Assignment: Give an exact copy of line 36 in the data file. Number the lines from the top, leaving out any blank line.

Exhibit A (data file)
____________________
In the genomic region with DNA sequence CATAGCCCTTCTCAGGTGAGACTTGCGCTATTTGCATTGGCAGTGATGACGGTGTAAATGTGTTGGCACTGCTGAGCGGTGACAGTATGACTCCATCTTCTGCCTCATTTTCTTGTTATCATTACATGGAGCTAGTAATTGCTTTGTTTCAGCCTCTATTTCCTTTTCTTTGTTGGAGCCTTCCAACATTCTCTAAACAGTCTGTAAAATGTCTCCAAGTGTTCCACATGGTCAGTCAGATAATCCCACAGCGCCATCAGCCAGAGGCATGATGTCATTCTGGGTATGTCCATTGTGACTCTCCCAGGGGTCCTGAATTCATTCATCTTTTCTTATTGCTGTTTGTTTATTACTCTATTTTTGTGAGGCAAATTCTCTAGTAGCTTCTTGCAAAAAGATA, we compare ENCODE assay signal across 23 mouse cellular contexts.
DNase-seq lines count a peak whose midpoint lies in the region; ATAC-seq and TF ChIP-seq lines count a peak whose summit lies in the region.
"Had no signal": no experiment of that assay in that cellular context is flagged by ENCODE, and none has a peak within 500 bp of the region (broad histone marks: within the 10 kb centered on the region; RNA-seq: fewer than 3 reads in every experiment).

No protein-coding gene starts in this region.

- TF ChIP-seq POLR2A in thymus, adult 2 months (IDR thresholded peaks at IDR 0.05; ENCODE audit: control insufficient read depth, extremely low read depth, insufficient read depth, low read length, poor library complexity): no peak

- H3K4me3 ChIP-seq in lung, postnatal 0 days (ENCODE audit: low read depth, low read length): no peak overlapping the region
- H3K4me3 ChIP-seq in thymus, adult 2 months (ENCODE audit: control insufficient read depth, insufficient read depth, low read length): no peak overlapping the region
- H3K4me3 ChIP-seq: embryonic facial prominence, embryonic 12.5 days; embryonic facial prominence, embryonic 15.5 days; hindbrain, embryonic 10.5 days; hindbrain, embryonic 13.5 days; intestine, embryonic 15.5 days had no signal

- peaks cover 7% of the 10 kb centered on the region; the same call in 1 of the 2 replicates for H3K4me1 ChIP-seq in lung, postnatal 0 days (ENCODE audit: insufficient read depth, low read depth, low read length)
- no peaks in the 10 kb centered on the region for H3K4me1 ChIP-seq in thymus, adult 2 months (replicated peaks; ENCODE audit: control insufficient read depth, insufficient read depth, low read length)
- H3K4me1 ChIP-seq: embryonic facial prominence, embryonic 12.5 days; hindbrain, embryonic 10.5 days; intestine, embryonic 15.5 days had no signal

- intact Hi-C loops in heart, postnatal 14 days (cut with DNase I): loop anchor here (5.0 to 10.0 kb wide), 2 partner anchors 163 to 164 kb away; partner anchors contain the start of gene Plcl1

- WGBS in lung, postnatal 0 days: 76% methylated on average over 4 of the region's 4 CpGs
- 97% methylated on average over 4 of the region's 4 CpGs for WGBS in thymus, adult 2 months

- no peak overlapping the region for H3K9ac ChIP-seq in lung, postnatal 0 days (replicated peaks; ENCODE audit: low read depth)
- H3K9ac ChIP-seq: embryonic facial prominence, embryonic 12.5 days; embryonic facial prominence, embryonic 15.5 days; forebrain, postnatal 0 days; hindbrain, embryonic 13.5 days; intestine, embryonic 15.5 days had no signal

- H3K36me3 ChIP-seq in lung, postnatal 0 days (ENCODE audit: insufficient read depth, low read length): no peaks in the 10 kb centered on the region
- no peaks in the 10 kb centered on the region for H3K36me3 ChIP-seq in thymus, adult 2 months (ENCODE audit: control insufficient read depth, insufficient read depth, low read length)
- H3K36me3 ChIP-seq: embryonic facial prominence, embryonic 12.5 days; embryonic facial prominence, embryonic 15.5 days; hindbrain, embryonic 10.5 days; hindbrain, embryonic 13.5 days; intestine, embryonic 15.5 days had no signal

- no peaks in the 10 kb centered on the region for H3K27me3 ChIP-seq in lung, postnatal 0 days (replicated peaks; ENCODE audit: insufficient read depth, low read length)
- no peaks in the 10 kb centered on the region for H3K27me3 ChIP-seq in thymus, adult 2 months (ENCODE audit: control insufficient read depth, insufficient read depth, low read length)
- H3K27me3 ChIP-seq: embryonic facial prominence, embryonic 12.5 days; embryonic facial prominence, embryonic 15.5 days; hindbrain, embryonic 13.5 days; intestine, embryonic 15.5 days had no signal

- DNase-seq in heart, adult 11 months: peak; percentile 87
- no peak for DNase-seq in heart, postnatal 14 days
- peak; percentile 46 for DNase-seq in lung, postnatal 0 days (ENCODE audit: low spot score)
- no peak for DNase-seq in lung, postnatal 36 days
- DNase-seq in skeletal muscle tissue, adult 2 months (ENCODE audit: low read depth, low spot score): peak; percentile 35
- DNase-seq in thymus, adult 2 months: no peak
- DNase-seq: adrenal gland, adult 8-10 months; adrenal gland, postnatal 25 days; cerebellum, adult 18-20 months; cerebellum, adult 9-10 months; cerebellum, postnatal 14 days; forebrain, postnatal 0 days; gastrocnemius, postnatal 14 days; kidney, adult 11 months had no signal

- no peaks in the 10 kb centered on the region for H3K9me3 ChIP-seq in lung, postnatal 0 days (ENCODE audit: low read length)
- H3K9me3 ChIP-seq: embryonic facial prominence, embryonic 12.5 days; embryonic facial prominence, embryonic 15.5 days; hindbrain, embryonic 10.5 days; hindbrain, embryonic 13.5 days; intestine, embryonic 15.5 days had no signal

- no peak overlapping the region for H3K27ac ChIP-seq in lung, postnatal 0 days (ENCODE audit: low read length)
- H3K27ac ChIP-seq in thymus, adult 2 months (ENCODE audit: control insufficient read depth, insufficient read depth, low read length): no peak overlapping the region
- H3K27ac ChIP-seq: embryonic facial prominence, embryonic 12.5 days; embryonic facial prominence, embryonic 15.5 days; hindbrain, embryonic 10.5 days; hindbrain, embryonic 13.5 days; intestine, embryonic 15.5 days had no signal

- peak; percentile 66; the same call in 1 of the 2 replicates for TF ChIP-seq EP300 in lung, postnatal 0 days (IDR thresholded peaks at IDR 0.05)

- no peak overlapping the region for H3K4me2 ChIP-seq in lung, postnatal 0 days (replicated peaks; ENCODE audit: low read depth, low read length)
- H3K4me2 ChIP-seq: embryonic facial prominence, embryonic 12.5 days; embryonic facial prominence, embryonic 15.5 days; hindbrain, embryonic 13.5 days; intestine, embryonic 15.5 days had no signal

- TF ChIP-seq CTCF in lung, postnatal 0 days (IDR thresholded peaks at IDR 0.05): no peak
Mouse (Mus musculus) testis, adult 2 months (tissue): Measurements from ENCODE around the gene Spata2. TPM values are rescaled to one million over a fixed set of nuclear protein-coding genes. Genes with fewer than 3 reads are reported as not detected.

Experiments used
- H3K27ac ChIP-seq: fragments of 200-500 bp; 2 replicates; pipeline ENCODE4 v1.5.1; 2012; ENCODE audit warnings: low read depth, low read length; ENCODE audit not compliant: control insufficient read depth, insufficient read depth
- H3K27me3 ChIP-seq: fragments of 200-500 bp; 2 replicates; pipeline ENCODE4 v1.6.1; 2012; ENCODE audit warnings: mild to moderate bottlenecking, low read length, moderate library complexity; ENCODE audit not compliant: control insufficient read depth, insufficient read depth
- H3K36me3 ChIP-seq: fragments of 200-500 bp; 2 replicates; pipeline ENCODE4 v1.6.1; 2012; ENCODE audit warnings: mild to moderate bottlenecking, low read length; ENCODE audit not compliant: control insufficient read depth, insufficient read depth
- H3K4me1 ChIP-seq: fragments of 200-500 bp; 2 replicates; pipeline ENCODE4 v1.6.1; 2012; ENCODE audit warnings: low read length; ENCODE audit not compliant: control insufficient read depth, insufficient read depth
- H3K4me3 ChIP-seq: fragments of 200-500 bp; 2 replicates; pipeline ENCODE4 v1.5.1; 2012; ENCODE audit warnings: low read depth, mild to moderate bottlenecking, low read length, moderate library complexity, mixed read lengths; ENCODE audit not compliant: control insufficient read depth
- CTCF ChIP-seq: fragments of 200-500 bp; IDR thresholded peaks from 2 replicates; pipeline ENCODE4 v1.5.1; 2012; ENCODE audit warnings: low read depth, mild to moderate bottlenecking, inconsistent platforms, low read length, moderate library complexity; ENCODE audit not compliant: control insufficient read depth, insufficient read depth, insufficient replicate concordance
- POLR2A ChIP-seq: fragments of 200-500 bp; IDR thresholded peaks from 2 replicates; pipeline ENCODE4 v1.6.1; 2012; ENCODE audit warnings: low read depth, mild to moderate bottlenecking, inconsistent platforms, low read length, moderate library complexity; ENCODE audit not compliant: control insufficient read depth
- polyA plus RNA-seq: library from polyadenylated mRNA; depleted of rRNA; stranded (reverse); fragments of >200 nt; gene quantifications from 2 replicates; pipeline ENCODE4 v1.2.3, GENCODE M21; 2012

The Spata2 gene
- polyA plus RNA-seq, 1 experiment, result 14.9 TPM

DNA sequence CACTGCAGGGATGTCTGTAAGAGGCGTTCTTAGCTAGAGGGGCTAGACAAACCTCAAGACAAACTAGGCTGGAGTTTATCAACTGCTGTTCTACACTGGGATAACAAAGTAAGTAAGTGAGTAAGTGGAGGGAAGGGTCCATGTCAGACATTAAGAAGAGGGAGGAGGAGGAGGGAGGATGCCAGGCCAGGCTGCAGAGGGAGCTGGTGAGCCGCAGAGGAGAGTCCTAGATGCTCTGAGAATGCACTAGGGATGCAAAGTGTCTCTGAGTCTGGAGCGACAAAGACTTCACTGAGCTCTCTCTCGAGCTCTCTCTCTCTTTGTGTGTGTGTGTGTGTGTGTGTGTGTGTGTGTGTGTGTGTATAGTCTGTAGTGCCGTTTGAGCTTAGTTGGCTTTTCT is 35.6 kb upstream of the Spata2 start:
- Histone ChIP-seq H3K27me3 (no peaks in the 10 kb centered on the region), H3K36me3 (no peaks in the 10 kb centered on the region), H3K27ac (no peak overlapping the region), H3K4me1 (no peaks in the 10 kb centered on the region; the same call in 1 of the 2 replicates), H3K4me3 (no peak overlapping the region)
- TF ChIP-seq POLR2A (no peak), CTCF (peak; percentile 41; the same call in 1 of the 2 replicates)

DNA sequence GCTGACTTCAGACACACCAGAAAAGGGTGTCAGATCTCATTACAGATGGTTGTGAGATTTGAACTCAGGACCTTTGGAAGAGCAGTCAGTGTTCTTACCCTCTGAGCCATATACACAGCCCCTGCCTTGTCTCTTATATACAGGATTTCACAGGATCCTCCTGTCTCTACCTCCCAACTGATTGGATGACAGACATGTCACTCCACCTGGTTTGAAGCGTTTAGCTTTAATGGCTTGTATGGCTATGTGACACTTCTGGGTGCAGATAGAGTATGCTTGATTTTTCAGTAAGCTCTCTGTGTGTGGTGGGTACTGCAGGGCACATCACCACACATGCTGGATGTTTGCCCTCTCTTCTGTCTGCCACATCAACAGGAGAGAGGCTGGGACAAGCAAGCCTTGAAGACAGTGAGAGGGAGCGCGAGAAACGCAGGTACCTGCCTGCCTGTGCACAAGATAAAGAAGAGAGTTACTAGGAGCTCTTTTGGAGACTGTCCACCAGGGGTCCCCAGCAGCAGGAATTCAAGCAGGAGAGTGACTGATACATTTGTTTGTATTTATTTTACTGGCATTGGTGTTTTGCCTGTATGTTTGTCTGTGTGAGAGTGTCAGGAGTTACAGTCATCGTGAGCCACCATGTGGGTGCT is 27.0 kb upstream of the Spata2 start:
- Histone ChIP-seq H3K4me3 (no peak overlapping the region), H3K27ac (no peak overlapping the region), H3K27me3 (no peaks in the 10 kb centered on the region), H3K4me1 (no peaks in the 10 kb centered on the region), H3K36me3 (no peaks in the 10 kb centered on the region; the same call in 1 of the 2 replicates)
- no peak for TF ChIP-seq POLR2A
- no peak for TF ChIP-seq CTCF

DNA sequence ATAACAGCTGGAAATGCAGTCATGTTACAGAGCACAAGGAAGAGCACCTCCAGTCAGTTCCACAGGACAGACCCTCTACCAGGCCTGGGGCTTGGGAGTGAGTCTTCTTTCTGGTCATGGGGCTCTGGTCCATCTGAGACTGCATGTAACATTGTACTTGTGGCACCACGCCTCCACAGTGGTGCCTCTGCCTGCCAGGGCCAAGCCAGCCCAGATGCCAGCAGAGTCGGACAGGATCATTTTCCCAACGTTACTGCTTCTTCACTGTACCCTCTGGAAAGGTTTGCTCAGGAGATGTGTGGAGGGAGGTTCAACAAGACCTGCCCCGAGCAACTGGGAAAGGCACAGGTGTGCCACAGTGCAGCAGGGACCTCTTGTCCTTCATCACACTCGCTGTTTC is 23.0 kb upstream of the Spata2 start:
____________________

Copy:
- no peak overlapping the region for H3K4me2 ChIP-seq in lung, postnatal 0 days (replicated peaks; ENCODE audit: low read depth, low read length)